I’m writing this post from the same cat cafe where I began live blogging on Sunday afternoon. It feels like this was more than a few days ago, probably inevitably given how exhausting this week has been. Most of this was self-inflicted. The conference was preceded by one of the busiest months of my life and I didn’t prepare as much as I could have. But I also didn’t realise how much more complex it would be to organise an event of this kind in an unfamiliar venue. Novel session formats and the absence of the familiar scaffolding of the university converged to produce all manner of contingencies. It was inevitable I would feel stretched because I was co-ordinating the digital plan for the conference, leading the live blogging project with Pat, convening a slightly unusual session and ensuring the fluctuating AV requirements of the sessions were met.
It was also the first event I’ve organised since beginning an experiment with giving up drinking a couple of months ago. It became clear to me in the last few days how alcohol can displace stress, providing a hedonistic end point to an enjoyable day and facilitating detachment in the evening. I was much more present with myself than I would otherwise have been, as has been the case for the last two months. But when chronic organisational stress combines with recurrent social awkwardness, self-presence isn’t always a welcome thing. It was nonetheless an important learning experience, with this live blog inviting me to reflect in an extended way on how I experience conferences and what value I (fail to?) find in them. Ironically enough this included the realisation that I’m much less comfortable sharing myself through digital platforms than I had once been. This is particularly the case for Twitter, increasingly something I feel uncomfortable with as much as I still recognise it can be indescribably useful in professional settings. The experience of publicly reflecting during a time of immense stress has left me rethinking how I use social media, as well as how this can leave me being used by social media. The live blogging project has been immensely interesting on a number of different levels.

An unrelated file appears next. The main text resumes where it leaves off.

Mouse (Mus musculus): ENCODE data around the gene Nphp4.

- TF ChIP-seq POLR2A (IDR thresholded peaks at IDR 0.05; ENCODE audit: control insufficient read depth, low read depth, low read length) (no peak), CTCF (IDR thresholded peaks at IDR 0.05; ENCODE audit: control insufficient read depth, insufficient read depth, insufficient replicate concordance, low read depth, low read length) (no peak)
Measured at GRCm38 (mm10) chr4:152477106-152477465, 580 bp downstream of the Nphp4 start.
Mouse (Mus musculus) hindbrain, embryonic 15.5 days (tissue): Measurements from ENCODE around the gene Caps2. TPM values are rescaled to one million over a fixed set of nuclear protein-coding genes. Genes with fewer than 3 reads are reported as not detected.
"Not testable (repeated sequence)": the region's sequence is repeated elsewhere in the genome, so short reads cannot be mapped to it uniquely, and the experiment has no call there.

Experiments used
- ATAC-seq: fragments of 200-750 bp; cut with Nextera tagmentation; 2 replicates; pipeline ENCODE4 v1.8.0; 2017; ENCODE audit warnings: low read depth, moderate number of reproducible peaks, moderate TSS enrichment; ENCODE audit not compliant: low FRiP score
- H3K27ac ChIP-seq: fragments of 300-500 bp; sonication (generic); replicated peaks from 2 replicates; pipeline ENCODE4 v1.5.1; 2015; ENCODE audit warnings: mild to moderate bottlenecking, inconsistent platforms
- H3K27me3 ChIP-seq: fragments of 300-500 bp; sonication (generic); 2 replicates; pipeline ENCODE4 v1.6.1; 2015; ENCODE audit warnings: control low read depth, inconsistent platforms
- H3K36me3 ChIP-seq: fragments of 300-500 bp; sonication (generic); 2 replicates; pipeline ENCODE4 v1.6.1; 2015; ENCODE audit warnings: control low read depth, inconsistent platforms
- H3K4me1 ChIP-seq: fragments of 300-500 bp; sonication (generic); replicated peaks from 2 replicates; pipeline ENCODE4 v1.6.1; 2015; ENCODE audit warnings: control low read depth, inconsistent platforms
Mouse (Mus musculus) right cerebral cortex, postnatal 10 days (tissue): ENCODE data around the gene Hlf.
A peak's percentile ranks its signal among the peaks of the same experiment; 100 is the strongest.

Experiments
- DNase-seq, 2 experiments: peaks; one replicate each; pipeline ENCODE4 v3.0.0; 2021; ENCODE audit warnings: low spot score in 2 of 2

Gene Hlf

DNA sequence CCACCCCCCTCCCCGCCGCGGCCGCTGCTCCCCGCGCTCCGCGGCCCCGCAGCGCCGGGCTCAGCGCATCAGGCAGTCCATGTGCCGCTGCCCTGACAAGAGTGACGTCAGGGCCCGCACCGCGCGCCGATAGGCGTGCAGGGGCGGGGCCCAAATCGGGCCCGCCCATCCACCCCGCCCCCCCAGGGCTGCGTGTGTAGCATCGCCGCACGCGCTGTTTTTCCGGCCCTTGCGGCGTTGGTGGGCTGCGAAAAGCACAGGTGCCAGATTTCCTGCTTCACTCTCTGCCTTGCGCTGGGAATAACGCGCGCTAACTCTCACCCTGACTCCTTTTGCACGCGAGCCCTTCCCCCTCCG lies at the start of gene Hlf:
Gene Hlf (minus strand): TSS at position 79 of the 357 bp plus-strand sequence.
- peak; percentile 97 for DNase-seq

Though it might sound negative, it nonetheless feels congruent with the spirit of the conference. I have thought a lot in the last few days about a lot of different things. Our approach to social media was to encourage reflection, treating this as part of the fabric of the conference which participants had to exercise responsibility over rather than being a singular activity we issued rules for. The prospect of institutionalised meta-reflection was what animated this live blogging project. Furthermore reflection is a precondition for doing things differently in the way we aspired to with this conference. Therefore while I’m taking my own reflections offline for now, it seems important we leave this live blog open for some time. If you’ve been part of the project then please continue to upload your reflections. If you’ve not been part of it but would like to contribute something then please get in touch with me. Once Pat and I do a debrief, we’ll get in touch with everyone who participated and plan next steps. Meanwhile back to the cats!